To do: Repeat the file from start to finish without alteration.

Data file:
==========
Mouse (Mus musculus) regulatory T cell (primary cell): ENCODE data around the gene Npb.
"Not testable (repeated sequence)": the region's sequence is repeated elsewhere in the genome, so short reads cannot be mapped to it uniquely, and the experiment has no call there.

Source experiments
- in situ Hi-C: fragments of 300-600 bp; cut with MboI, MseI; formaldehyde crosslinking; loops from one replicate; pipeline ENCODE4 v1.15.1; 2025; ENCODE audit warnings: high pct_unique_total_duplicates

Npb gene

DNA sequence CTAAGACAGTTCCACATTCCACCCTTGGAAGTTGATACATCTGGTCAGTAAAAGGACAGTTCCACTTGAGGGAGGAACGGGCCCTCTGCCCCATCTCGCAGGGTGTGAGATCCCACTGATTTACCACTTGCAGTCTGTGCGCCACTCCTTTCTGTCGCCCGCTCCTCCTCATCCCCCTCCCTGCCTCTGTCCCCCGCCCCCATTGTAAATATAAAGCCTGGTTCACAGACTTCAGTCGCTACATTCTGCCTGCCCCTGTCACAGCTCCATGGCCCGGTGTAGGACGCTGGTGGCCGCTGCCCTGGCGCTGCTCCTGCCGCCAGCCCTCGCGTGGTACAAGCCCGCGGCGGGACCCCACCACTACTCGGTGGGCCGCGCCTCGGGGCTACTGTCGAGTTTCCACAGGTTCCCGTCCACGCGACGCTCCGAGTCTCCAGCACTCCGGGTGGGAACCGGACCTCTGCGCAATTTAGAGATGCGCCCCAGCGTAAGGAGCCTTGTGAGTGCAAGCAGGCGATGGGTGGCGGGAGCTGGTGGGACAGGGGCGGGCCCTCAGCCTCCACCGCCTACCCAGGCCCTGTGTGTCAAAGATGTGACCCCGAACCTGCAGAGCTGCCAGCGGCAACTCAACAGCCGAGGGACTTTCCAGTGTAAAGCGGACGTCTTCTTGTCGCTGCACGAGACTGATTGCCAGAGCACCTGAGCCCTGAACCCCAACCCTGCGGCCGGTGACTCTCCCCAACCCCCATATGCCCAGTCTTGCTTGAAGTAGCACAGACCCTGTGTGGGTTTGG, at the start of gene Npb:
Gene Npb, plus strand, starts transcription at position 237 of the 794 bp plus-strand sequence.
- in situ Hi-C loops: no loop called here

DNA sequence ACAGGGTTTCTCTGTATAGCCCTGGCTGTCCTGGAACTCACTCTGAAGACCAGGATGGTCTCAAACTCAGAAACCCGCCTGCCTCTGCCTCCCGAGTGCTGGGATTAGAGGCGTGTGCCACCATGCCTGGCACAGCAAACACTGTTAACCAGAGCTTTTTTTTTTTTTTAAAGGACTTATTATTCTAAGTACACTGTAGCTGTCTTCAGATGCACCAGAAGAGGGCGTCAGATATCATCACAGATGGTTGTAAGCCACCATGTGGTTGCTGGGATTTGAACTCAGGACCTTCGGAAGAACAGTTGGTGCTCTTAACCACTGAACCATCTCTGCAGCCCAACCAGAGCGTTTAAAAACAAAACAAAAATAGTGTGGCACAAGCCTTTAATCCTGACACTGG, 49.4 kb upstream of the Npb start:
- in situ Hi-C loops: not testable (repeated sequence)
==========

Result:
Mouse (Mus musculus) regulatory T cell (primary cell): ENCODE data around the gene Npb.
"Not testable (repeated sequence)": the region's sequence is repeated elsewhere in the genome, so short reads cannot be mapped to it uniquely, and the experiment has no call there.

Source experiments
- in situ Hi-C: fragments of 300-600 bp; cut with MboI, MseI; formaldehyde crosslinking; loops from one replicate; pipeline ENCODE4 v1.15.1; 2025; ENCODE audit warnings: high pct_unique_total_duplicates

Npb gene

DNA sequence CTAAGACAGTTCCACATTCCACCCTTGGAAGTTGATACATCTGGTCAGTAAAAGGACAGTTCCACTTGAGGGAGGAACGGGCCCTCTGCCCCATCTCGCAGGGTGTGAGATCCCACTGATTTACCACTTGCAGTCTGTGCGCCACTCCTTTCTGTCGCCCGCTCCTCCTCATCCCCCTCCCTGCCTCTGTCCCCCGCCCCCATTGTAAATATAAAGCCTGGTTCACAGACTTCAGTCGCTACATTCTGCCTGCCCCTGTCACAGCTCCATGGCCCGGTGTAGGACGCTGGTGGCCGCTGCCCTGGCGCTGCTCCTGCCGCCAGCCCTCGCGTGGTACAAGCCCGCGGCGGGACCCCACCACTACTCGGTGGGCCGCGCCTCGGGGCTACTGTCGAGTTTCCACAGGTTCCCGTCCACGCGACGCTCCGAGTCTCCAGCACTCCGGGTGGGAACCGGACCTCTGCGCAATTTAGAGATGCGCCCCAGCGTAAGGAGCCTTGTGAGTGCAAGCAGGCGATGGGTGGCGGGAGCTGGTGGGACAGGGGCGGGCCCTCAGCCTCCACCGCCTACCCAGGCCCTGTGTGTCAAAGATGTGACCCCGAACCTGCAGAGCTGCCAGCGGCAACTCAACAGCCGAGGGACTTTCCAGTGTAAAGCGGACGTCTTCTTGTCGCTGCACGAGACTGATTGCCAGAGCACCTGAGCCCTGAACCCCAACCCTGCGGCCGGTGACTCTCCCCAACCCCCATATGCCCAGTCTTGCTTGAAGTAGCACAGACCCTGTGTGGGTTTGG, at the start of gene Npb:
Gene Npb, plus strand, starts transcription at position 237 of the 794 bp plus-strand sequence.
- in situ Hi-C loops: no loop called here

DNA sequence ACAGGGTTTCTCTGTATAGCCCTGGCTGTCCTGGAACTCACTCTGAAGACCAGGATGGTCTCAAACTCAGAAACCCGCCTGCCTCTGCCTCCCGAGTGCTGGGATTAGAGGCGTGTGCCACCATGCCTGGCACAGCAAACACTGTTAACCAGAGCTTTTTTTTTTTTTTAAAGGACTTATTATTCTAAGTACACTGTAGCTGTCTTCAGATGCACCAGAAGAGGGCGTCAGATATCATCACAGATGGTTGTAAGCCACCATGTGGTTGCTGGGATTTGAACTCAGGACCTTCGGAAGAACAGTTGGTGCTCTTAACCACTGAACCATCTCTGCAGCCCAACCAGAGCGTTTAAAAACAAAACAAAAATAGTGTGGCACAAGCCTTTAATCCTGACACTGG, 49.4 kb upstream of the Npb start:
- in situ Hi-C loops: not testable (repeated sequence)